By RASHAD ROLLE
Tribune Staff Reporter
ATTORNEY Wayne Munroe hopes phone records help vindicate embattled MICAL MP V Alfred Gray from allegations that he intimidated an island administrator into releasing a young man from prison who had just been sentenced.
Mr Gray denies Mayaguana Administrator Zephaniah Newbold’s claims that he threatened the administrator with a transfer if he did not release the accused teen, according to an affidavit obtained by The Tribune.
Mr Newbold, in a letter sent to Chief Magistrate Joyann Ferguson-Pratt, alleged that after sentencing Jaquan Charlton to three months imprisonment for assaulting a police officer and resisting arrest, he received a call from an “angry” Mr Gray, ordering him to immediately release Charlton.
Mr Gray abruptly hung up the phone, Mr Newbold said in a letter obtained by The Tribune, adding that the Cabinet minister later called back and threatened to have him transferred if he failed to heed his order. Speaking to The Tribune yesterday, Mr Munroe said this issue could devolve into a case of “he say versus he say” if not for phone records that he believes exposes problems with Administrator Newbold’s narrative.
According to Mr Newbold, between the first and second call Mr Gray made to him, he spoke to a police officer identified as Assistant Superintendent T Newbold who then contacted her superiors.
“She was advised to contact Chief Magistrate Joyann Ferguson Pratt,” Mr Newbold’s letter to the magistrate says, adding: “ASP Newbold contacted (the) chief magistrate and I was able to speak with the chief magistrate on the matter. She advised me to uphold my conviction, stating that there should be no interference from the executive in such judicial matters.”
“Mr Gray called back and stated that he instructed Ms Charlton (the teen’s mother) to write a letter to me stating that they wished to appeal the matter . . .Mr Gray once again ordered me to have Mr Charlton released. He also made certain remarks to me suggesting that I would be moved (transferred) if this did not happen,” Mr Newbold’s letter said.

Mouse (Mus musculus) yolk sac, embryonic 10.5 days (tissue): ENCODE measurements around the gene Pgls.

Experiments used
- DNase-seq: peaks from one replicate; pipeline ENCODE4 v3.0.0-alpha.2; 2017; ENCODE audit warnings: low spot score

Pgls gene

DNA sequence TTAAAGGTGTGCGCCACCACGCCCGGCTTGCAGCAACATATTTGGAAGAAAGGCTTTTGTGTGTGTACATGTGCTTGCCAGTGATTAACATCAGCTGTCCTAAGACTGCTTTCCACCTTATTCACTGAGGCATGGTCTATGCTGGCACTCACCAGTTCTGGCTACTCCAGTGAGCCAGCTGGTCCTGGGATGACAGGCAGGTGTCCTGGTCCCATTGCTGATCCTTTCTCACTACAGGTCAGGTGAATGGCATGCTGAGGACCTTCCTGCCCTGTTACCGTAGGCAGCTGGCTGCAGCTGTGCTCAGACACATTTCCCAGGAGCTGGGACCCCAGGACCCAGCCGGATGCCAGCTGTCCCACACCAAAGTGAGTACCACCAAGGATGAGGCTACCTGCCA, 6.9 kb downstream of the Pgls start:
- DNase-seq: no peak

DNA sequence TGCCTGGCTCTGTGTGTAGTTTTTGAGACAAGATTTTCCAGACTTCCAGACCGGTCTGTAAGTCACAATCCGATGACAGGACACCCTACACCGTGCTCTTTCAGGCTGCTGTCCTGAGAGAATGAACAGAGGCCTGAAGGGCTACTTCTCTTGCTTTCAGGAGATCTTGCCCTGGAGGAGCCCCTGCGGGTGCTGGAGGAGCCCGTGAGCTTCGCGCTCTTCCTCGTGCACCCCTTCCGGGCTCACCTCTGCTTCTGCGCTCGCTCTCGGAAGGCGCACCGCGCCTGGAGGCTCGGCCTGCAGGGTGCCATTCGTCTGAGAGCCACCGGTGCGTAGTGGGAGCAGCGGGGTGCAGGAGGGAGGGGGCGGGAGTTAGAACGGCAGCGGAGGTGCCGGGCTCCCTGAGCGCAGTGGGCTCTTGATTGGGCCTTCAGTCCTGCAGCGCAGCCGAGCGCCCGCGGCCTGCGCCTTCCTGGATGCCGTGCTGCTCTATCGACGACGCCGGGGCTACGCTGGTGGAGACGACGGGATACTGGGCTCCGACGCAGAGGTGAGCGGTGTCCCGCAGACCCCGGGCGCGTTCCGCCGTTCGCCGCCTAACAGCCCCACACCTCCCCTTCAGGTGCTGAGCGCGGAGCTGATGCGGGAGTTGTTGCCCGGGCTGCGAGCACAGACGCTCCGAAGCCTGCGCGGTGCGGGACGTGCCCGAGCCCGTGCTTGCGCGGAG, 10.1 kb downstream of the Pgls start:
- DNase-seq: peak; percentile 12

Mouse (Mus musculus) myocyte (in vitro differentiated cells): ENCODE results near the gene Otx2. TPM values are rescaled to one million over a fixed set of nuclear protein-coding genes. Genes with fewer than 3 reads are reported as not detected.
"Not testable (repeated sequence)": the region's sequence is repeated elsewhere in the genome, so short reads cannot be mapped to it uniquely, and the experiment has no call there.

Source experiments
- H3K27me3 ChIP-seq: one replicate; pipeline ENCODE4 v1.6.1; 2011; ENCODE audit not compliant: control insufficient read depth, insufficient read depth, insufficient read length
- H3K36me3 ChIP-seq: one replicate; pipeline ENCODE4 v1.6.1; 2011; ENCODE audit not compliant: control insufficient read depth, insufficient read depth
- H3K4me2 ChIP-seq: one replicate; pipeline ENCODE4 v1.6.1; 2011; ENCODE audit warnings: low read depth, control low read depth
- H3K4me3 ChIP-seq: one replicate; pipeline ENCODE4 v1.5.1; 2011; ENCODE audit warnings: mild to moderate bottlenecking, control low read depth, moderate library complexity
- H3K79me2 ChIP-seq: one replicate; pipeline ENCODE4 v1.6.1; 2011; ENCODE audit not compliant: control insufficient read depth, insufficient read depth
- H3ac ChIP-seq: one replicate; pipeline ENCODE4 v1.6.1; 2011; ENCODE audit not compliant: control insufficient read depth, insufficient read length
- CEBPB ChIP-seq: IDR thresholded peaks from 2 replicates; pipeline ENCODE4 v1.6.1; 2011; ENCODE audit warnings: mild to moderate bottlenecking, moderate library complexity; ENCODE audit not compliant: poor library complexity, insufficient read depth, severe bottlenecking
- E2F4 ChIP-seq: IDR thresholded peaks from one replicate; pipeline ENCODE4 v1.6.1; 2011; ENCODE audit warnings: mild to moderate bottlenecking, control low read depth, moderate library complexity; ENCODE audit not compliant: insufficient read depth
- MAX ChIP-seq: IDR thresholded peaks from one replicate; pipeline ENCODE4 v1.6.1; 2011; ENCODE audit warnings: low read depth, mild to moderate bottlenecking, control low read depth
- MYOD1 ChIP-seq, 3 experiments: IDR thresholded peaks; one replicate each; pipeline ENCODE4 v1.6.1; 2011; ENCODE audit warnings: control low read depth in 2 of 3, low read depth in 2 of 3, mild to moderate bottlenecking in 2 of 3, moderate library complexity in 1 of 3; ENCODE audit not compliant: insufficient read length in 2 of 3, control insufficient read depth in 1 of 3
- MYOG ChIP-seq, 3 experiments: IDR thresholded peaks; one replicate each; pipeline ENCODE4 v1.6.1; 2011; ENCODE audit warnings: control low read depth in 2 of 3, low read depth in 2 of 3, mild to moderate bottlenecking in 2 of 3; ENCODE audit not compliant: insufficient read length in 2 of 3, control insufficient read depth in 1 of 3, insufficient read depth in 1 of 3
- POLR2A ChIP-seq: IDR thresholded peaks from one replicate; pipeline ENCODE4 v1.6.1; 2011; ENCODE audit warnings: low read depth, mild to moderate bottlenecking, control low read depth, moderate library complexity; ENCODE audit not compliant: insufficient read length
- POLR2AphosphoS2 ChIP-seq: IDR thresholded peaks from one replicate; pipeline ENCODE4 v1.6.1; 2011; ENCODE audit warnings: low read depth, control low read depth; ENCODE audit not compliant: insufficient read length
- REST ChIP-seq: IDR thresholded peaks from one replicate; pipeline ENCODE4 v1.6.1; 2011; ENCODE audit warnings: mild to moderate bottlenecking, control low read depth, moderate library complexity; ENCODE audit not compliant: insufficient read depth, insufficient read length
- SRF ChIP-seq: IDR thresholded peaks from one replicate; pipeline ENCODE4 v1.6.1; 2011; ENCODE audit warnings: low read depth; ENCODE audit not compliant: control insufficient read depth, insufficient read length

Mr Newbold wrote that after this, he asked for Mr Charlton to be brought back into his court and he ordered his release, “while acting through fear and trepidation.”
According to phone records seen by The Tribune, calls from Mr Gray to Mr Newbold took place for about three minutes with a one-minute gap between the first and second call. The first call was one minute long and the second call was two minutes.
In his affidavit, Mr Gray alleges that given this chronology of events, it would not have been possible for the administrator to speak to a prosecutor who then spoke to both a superior and the chief magistrate before speaking again to the administrator.
A police source yesterday declined to say if authorities sought phone records relevant to the case.
Mr Munroe was contacted for comment about the documents obtained by The Tribune.
He said: “The first call was at 10.54 (am), which the phone records show was a minute. The other call would’ve been for about two minutes and there was one minute between the calls. If you read (Mr Newbold’s) letter he said the prosecutor called Nassau, spoke to her superiors who then turned around and gave him advice. The chief magistrate was then called. My question is: could all of that have happened between two calls to him by Mr Gray that were separated by one minute? I don’t know if police check outgoing phones records but if all those things could happen in a minute then there would be an issue here but I don’t think they can.”
In March, the opposition Free National Movement alleged that Mr Gray used his position to have Charlton, 19, freed, following conviction and sentencing.
Mr Gray has strongly denied that he in any way attempted to sway the course of justice. Police subsequently interviewed Mr Gray on the matter on April 10.
In his affidavit, Mr Gray said he contacted Mr Newbold on March 19, after he got a call from Mr Charlton’s mother, Natasha Charlton, his constituent. He said she told him her son had been injured during an altercation with police and thought his arm was broken and wanted Mr Gray’s help in securing medical attention for her son.
He said he called the administrator after receiving a letter of appeal from Ms Charlton. The administrator, he said, quickly told him to call him back in two minutes.
When he called back, Mr Gray said: “I told him that he could permit the young man bail pending his appeal as that was in his jurisdiction to do so.
“I totally deny the administrator’s report wherein he indicated that I ordered the man to be released,” Mr Gray’s affidavit said.
The police file was turned over to the Attorney General’s Office on Monday.